Have your say on the internet filter: it’s delayed but not forgotten

Sorry, this is really for Australian readers only: a large number of Australian media sites are running a common poll on the proposed internet filter. Sure, it’s a very simple question, and there’ll no doubt be some debate over its wording, but it really has one intention: to get a idea of wider community perceptions of the issue. The majority of the tech community are arguably against the filter, but it goes without saying that’s a specialised cohort of people.

So if you have an opinion, or have family / friends to whom tech primarily means the microwave they heat their cup of tea up in, then put in your two cents worth.

Click on the poll image above or go here to have your say.

Government and virtual worlds: Australia on the catch-up

The issue of virtual worlds getting on a government’s policy agenda is something we’ve examined pretty closely, and like most of you reading this, it can get frustrating sometimes seeing the pace at which change is occurring.

In recent days I was again struck on the world leadership role the United States Government are taking in regards to virtual worlds. This report by Dawn Lim at Nextgov showcases beautifully both the depth and breadth of work going on across a range of US Government departments, including the cross-agency vGov portal which is currently under development.

The contrast with Australian government departments is fairly stark. Educators and artists are certainly leading the way, but things get pretty sparse beyond that. In the e-health sphere, there is only limited awareness of the potential of virtual worlds and there’s certainly no active strategy to incorporate them into developing standards.

That said, the Government 2.0 Taskforce report commissioned by the Australian Government does hold some promise. You can read the Government’s full response to the report here, but the standout recommendation for me is 4.4, which states:

Agencies should support employee-initiated, innovative Government 2.0- based proposals that create, or support, greater engagement and participation with their customers, citizens and/or communities of interest in different aspects of the agency’s work. They should create a culture that gives their staff an opportunity to experiment and develop new opportunities for engagement from their own initiative, rewarding those especially who create new engagement/participation tools or methods that can quickly be absorbed into the mainstream practice that lifts the performance of the department or agency.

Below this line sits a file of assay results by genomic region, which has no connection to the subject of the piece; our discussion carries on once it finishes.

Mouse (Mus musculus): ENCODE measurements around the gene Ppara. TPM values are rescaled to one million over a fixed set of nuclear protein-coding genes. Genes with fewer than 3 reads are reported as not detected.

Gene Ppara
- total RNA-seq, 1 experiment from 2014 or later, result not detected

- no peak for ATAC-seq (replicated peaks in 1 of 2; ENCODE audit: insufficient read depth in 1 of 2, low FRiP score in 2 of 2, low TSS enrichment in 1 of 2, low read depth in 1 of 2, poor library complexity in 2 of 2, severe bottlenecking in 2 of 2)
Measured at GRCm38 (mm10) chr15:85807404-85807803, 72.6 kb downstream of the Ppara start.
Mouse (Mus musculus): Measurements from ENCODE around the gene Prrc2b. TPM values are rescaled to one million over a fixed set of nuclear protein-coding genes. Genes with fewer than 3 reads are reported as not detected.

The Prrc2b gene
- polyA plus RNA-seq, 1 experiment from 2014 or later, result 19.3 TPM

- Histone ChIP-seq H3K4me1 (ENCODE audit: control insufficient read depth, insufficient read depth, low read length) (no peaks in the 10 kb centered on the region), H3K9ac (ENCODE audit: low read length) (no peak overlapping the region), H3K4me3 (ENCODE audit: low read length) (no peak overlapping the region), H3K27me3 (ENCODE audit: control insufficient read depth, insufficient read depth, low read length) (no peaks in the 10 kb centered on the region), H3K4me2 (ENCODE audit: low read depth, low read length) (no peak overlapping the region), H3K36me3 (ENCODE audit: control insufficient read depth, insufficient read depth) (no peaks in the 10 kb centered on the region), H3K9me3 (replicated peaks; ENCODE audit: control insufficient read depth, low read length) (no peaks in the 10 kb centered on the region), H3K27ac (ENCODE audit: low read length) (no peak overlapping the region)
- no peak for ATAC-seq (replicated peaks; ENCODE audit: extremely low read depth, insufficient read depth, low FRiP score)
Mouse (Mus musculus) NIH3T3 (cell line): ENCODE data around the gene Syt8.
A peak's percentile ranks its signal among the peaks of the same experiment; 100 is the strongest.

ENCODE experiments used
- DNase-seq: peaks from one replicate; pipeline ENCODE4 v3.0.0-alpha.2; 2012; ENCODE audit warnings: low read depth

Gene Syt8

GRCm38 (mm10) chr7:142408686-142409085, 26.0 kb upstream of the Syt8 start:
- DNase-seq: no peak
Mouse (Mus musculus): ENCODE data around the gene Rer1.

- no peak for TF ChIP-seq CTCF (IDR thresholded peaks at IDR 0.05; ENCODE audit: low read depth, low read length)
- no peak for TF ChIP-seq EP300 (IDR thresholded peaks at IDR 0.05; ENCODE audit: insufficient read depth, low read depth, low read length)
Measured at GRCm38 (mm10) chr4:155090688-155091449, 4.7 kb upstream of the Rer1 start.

That’s the open invitation for Australian Government Departments to start innovating, and the US Government example is certainly one worth exploring for its applicability here. In that example, it was the usual story of small groups or individuals advocating for change and driving that change with minimal budget support. Government Departments here obviously don’t have the critical mass that their US counterparts do, but the very nature of virtual worlds means that’s not a significant roadblock.

The main barriers still seem to be awareness and a reliance on stereotypes to inform decision-making. Only those handful of people working within the system will be able to change that, although fighting against short-term political prerogatives isn’t easy at the best of times, let alone in the midst of a heated debate over internet filtering.

Over to you: are you aware of governmental initiatives underway that may help in shaping policy agendas in the medium term?

Australian classification of MMOGs

Massively’s Tateru Nino has written a fascinating piece on the issue of games classification in Australia. Specifically, she’s confirmed with the Federal Attorney General’s Department that:

“Where a sale is within the jurisdiction of the relevant State or Territory legislation,” Heffernan informed us, “it is a criminal offence under those laws to sell unclassified computer games. Enforcement of those laws is a matter for the States and Territories.”

There may be no surprise in that to many people, but Tateru’s discovery is that most MMOs have no displayed evidence of having applied for Australian classification. After doing some digging for the story, she believes it’s a case of oversight combined with governmental miscommunication.

Personally, I find it hard to believe that the major MMO publishers wouldn’t understand that Australia had a classification regime. The claim is that such publishers were advised in the past that MMOs didn’t need to comply, which is plausible given their nature in comparison to a standard 1-person game at the beginning. Now, MMOs are so widely used it’s a problematic argument to uphold. Behemoths like Blizzard’s World of Warcraft and its expansion packs aren’t labeled with any Australian classification – an unusual thing unless historic advice has been provided to say local classification wasn’t required. WoW in particular has nothing to fear from classification given how innocuous its gameplay is and its well implemented moderation options.